# [Numpy-discussion] Strange behavior for argsort() and take()

Anne Archibald peridot.faceted@gmail....
Thu Jun 19 09:26:43 CDT 2008

```2008/6/18 Charles R Harris <charlesr.harris@gmail.com>:
>
>
> On Wed, Jun 18, 2008 at 11:48 AM, Anne Archibald <peridot.faceted@gmail.com>
> wrote:
>>
>> 2008/6/18 Stéfan van der Walt <stefan@sun.ac.za>:
>> > 2008/6/18 Anne Archibald <peridot.faceted@gmail.com>:
>> >> In [7]: x.take(x.argsort())
>> >> Out[7]: array([ 0. ,  0.1,  0.2,  0.3])
>> >>
>> >> If you would like to think of it more mathematically, when you feed
>> >> np.argsort() an array that represents a permutation of the numbers
>> >> 0,1,...,n-1, you get back the inverse permutation. When you pass a
>> >> permutation as the argument to x.take(), you apply the permutation to
>> >> x. (You can also invert a permutation by feeding it as indices to
>> >> arange(n)).
>> >>
>> >> I have been tempted to write some support functions for manipulating
>> >> permutations, but I'm not sure how generally useful they would be.
>> >
>> > Do we have an easy way of grabbing the elements out of an array that
>> > correspond to
>> >
>> > argmax(x, axis) ?
>> >
>> > `take` won't do the job; there `axis` has a different meaning.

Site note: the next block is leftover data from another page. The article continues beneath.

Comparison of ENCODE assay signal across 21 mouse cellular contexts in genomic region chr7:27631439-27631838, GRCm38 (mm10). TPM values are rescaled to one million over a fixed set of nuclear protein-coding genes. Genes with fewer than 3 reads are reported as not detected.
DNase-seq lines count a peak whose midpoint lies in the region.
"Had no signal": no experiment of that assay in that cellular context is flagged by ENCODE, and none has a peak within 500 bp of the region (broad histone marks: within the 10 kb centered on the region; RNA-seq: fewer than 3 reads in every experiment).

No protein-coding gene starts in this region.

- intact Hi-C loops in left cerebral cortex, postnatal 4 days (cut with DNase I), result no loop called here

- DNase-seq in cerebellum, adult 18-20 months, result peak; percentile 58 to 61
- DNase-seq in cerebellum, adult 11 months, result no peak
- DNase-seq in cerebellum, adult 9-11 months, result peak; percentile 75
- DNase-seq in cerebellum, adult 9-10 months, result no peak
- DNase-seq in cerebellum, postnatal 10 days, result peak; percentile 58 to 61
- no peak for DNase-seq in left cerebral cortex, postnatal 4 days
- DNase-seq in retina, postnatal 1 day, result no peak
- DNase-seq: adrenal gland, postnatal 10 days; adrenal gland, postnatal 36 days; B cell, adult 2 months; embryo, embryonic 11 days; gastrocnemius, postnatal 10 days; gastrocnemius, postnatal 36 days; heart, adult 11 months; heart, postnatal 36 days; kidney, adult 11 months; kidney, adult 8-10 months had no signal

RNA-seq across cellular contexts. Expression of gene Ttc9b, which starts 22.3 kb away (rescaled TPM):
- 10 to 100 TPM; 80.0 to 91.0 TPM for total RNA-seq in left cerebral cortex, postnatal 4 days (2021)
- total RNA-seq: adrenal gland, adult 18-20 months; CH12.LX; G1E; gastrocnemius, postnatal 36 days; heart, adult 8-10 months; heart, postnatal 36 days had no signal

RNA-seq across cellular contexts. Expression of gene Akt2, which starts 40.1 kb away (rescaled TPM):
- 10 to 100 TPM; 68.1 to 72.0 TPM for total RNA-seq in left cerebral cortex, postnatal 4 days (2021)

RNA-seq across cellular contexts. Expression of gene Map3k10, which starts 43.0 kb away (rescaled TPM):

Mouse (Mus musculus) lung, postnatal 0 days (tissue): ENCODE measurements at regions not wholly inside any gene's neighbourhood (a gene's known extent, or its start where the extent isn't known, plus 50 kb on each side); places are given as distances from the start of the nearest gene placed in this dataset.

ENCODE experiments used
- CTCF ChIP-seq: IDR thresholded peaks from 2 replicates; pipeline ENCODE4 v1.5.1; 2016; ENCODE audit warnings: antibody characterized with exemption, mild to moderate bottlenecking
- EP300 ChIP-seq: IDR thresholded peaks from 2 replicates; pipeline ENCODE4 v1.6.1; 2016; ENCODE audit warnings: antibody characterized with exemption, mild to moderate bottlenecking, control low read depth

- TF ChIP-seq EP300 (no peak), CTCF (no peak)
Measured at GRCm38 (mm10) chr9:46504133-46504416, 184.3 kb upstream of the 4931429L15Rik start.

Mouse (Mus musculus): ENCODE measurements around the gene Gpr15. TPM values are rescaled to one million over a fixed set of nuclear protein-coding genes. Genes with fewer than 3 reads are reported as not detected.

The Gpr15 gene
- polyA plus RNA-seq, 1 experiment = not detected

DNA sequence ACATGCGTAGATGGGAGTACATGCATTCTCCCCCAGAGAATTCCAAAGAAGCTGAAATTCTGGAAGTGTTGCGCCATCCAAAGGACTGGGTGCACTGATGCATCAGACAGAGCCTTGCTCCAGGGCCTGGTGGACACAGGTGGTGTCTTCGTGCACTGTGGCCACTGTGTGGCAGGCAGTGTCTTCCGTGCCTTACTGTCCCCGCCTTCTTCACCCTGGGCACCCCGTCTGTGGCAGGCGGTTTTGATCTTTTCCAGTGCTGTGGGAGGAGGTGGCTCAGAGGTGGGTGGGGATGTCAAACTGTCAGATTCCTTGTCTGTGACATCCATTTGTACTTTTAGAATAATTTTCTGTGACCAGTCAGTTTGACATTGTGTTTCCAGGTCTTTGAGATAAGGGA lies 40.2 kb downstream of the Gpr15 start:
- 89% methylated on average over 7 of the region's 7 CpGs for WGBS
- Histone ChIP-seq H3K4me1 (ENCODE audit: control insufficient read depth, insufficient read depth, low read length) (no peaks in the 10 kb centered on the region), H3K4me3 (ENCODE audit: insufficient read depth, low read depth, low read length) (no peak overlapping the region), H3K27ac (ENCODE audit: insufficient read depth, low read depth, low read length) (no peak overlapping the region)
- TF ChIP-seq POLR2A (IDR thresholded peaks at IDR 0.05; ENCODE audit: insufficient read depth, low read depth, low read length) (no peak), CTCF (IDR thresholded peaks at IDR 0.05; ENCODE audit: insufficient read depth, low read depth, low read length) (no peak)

>>
>> Well, here's a quick hack:
>>
>> def take_axis(X, ix, axis):
>>    XX = np.rollaxis(X,axis)
>>    s = XX.shape
>>    return XX[(ix,)+tuple(np.indices(s[1:]))]
>>
>> And a version that works for argsort()ing:
>>
>> def take_axis_argsort(X, ix, axis):
>>    XX = np.rollaxis(X,axis)
>>    ixix = np.rollaxis(ix,axis)
>>    s = XX.shape
>>    return np.rollaxis(XX[(ixix,)+tuple(np.indices(s)[1:])],0,axis+1)
>>
>> I'm always a little bit leery of using indices(), since it can produce
>> very large arrays:
>
> And fancy indexing too, as it tends to be slow. The axis=None case also
> needs to be handled. I think this is best done in C where the code stacks
> for argsort and arg{max,min} are good starting points. The possibility of
> different integer types for the index array adds a bit of complication.

Actually, apart from the sizes of the index arrays, I don't really
think fancy indexing can be beat. I suspect that one could write
"tuple_indices" that used broadcasting to get the index arrays, if you
were willing to return a tuple. That would bring these up to nearly C
speed, I think.

Of course they're not general routines, but I think with a bit of work
they might serve.

Anne
```